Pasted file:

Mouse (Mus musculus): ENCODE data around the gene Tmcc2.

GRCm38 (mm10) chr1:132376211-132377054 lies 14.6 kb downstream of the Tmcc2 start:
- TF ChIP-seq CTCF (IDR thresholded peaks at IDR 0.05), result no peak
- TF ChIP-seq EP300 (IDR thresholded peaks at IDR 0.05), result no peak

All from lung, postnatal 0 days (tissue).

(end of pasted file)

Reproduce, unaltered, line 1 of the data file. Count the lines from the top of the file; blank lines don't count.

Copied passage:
Mouse (Mus musculus): ENCODE data around the gene Tmcc2.